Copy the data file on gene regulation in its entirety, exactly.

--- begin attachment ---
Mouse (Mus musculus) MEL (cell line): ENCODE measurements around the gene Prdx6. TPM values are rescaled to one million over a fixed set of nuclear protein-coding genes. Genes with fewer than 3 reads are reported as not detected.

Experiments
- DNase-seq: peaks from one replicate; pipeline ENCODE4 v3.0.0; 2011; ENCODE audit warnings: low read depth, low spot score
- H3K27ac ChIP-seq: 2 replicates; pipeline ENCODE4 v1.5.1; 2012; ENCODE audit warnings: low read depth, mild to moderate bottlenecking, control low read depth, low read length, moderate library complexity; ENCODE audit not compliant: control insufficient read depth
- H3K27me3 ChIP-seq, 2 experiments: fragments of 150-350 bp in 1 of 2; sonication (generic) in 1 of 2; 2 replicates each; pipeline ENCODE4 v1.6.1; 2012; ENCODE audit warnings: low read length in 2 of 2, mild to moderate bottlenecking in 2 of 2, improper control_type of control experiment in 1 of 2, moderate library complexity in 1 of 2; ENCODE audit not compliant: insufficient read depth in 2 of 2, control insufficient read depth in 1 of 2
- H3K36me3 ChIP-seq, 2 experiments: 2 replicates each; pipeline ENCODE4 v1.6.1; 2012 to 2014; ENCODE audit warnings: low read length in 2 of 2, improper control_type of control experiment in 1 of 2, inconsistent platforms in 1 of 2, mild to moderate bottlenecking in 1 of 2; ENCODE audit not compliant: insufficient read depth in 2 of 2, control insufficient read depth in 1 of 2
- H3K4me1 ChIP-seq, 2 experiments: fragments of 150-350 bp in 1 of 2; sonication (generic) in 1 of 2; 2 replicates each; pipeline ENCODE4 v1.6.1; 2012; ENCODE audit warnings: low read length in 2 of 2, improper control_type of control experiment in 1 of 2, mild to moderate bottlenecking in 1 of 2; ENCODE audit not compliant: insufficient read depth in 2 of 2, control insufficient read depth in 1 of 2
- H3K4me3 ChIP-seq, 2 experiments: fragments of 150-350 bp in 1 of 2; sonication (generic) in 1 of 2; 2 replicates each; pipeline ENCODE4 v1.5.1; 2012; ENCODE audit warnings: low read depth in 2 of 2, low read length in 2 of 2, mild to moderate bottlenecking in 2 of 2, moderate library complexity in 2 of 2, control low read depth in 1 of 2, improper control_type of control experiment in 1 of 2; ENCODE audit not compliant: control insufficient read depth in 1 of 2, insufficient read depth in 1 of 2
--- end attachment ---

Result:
Mouse (Mus musculus) MEL (cell line): ENCODE measurements around the gene Prdx6. TPM values are rescaled to one million over a fixed set of nuclear protein-coding genes. Genes with fewer than 3 reads are reported as not detected.

Experiments
- DNase-seq: peaks from one replicate; pipeline ENCODE4 v3.0.0; 2011; ENCODE audit warnings: low read depth, low spot score
- H3K27ac ChIP-seq: 2 replicates; pipeline ENCODE4 v1.5.1; 2012; ENCODE audit warnings: low read depth, mild to moderate bottlenecking, control low read depth, low read length, moderate library complexity; ENCODE audit not compliant: control insufficient read depth
- H3K27me3 ChIP-seq, 2 experiments: fragments of 150-350 bp in 1 of 2; sonication (generic) in 1 of 2; 2 replicates each; pipeline ENCODE4 v1.6.1; 2012; ENCODE audit warnings: low read length in 2 of 2, mild to moderate bottlenecking in 2 of 2, improper control_type of control experiment in 1 of 2, moderate library complexity in 1 of 2; ENCODE audit not compliant: insufficient read depth in 2 of 2, control insufficient read depth in 1 of 2
- H3K36me3 ChIP-seq, 2 experiments: 2 replicates each; pipeline ENCODE4 v1.6.1; 2012 to 2014; ENCODE audit warnings: low read length in 2 of 2, improper control_type of control experiment in 1 of 2, inconsistent platforms in 1 of 2, mild to moderate bottlenecking in 1 of 2; ENCODE audit not compliant: insufficient read depth in 2 of 2, control insufficient read depth in 1 of 2
- H3K4me1 ChIP-seq, 2 experiments: fragments of 150-350 bp in 1 of 2; sonication (generic) in 1 of 2; 2 replicates each; pipeline ENCODE4 v1.6.1; 2012; ENCODE audit warnings: low read length in 2 of 2, improper control_type of control experiment in 1 of 2, mild to moderate bottlenecking in 1 of 2; ENCODE audit not compliant: insufficient read depth in 2 of 2, control insufficient read depth in 1 of 2
- H3K4me3 ChIP-seq, 2 experiments: fragments of 150-350 bp in 1 of 2; sonication (generic) in 1 of 2; 2 replicates each; pipeline ENCODE4 v1.5.1; 2012; ENCODE audit warnings: low read depth in 2 of 2, low read length in 2 of 2, mild to moderate bottlenecking in 2 of 2, moderate library complexity in 2 of 2, control low read depth in 1 of 2, improper control_type of control experiment in 1 of 2; ENCODE audit not compliant: control insufficient read depth in 1 of 2, insufficient read depth in 1 of 2